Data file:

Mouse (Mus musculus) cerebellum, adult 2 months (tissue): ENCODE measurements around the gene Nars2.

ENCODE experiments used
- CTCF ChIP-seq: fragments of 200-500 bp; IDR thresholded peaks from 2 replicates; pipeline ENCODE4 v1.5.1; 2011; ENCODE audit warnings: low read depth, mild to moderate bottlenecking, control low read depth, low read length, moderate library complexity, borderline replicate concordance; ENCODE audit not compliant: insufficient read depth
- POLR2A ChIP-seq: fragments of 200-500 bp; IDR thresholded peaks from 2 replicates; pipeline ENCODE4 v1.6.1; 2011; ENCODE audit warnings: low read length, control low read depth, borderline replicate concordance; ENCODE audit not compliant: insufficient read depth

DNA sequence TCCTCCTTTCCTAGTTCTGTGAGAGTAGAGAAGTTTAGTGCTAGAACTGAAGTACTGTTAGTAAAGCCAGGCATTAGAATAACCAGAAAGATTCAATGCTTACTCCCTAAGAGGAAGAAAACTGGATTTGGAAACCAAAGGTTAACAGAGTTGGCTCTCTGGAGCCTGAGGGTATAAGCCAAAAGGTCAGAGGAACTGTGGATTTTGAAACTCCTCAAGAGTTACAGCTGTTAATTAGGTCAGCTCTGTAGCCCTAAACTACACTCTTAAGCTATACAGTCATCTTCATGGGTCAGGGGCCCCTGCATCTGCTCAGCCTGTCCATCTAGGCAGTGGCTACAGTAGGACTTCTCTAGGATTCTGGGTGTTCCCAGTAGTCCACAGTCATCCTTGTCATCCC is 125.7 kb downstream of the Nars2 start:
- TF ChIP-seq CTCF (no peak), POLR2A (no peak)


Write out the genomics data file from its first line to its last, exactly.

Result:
Mouse (Mus musculus) cerebellum, adult 2 months (tissue): ENCODE measurements around the gene Nars2.

ENCODE experiments used
- CTCF ChIP-seq: fragments of 200-500 bp; IDR thresholded peaks from 2 replicates; pipeline ENCODE4 v1.5.1; 2011; ENCODE audit warnings: low read depth, mild to moderate bottlenecking, control low read depth, low read length, moderate library complexity, borderline replicate concordance; ENCODE audit not compliant: insufficient read depth
- POLR2A ChIP-seq: fragments of 200-500 bp; IDR thresholded peaks from 2 replicates; pipeline ENCODE4 v1.6.1; 2011; ENCODE audit warnings: low read length, control low read depth, borderline replicate concordance; ENCODE audit not compliant: insufficient read depth

DNA sequence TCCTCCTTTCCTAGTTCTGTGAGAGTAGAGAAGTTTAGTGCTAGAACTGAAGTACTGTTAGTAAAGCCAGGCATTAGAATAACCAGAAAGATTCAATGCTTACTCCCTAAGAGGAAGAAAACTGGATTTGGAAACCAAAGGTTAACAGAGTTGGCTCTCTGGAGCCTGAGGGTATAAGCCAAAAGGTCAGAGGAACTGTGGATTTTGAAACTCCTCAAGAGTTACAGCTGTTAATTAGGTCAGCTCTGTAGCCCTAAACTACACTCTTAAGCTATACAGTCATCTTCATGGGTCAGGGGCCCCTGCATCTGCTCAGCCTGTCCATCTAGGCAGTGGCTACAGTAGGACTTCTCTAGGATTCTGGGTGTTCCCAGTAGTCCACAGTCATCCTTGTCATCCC is 125.7 kb downstream of the Nars2 start:
- TF ChIP-seq CTCF (no peak), POLR2A (no peak)